Date of Award
Doctor of Philosophy
Jon P. Camden
Michael J. Sepaniak, Jeffrey Kovac, Zhili Zhang
Hyper-Raman spectroscopy is a nonlinear optical probe which can be used to explore the multi-photon properties of molecules. Three studies are presented in this dissertation. The first study is a combined experimental investigation of the surfaceenhanced hyper-Raman scattering with a theoretical study of the electronic states of the Rhodamine 6G molecule. This study demonstrates that hyper-Raman spectroscopy can be used to probe electronic states which are one-photon inaccessible. The second study involves a comparison of experimentally measured resonance hyper-Raman spectra to first-principles calculations of the resonance hyper-Raman scattering. This study shows the utility of coupling hyper-Raman spectroscopy and hyper-Raman calculations to define the multi-photon properties of the molecule. The final study compares the experimentally collected surface-enhanced hyper-Raman spectra of Rhodamine 6G to the theoretical simulations of the resonance hyper-Raman for identical excitation energies. In this study, the mechanism of vibronic coupling in the hyper-Raman effect is fully explained, demonstrating the capability of hyper-Raman spectroscopy predicting the two-photon absorption mechanism.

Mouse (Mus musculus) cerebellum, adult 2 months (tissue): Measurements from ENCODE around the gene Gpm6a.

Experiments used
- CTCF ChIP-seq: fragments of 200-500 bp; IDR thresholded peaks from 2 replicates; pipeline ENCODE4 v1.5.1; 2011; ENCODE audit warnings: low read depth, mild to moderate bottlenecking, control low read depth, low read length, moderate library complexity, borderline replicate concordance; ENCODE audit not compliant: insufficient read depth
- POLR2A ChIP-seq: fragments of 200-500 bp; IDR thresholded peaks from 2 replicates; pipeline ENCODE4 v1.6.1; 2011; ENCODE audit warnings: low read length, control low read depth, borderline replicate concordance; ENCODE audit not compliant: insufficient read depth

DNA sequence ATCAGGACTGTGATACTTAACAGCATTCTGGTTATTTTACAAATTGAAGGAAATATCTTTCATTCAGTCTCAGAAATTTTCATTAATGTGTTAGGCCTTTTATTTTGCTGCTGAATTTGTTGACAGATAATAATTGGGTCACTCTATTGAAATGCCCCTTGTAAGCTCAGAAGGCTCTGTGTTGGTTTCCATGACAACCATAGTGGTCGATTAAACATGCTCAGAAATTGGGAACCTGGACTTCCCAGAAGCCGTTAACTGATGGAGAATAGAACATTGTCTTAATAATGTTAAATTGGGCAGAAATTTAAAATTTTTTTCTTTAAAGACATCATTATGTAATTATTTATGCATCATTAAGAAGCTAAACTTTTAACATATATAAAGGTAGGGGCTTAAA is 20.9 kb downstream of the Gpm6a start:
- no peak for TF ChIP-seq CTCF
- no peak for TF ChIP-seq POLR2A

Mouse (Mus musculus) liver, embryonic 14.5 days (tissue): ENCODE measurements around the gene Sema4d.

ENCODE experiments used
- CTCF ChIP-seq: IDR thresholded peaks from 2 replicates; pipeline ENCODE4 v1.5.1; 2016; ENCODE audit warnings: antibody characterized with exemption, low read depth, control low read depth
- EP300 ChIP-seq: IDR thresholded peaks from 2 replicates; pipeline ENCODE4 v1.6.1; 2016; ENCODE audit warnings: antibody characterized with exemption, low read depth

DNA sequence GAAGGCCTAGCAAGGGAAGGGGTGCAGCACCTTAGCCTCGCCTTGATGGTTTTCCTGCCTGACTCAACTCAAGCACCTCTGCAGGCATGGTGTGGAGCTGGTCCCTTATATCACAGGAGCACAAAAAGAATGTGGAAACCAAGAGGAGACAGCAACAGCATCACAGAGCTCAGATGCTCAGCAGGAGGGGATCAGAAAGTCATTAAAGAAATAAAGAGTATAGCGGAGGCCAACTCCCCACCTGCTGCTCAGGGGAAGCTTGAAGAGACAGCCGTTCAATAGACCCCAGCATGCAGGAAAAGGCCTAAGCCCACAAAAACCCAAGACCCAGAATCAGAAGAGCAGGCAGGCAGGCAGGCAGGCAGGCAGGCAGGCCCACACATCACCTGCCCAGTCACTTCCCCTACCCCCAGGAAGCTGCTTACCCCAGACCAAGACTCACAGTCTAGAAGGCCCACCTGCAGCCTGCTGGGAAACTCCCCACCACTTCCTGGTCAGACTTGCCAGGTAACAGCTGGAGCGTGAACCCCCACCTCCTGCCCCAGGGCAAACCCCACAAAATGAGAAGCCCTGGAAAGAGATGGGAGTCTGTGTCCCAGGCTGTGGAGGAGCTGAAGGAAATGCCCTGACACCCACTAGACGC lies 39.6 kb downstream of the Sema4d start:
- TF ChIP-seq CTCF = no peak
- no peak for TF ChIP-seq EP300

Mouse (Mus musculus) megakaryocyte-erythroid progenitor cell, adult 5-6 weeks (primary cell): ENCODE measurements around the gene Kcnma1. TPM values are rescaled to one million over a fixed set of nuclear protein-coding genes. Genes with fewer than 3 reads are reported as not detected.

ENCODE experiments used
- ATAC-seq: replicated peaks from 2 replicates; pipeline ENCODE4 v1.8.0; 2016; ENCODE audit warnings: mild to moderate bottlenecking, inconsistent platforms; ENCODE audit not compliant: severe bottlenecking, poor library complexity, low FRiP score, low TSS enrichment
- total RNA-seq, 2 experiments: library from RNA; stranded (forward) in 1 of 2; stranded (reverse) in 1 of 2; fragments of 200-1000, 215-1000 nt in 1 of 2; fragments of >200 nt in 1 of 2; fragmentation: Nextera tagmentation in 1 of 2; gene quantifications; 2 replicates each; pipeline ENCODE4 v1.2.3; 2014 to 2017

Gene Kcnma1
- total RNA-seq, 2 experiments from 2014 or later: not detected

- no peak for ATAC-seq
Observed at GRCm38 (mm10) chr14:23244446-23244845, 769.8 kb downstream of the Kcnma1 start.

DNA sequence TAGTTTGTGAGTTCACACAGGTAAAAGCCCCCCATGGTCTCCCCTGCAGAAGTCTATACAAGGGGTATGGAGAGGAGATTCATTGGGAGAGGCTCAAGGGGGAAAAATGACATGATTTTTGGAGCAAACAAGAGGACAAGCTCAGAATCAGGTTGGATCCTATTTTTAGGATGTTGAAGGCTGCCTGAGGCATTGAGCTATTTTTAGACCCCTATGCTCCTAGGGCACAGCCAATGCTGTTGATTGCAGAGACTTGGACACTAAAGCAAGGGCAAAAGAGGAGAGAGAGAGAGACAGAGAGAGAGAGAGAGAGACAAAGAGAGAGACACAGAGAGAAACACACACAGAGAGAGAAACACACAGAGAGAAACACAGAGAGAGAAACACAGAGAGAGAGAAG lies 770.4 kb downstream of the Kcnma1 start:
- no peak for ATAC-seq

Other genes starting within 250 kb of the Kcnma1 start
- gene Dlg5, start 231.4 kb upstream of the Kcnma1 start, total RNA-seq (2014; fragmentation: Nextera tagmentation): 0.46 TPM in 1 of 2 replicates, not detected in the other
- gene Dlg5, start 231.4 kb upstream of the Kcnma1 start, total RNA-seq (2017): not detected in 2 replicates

Milojevich, Christopher Bennett, "Resonance Hyper-Raman Characterization of Nonlinear Chromophores. " PhD diss., University of Tennessee, 2013.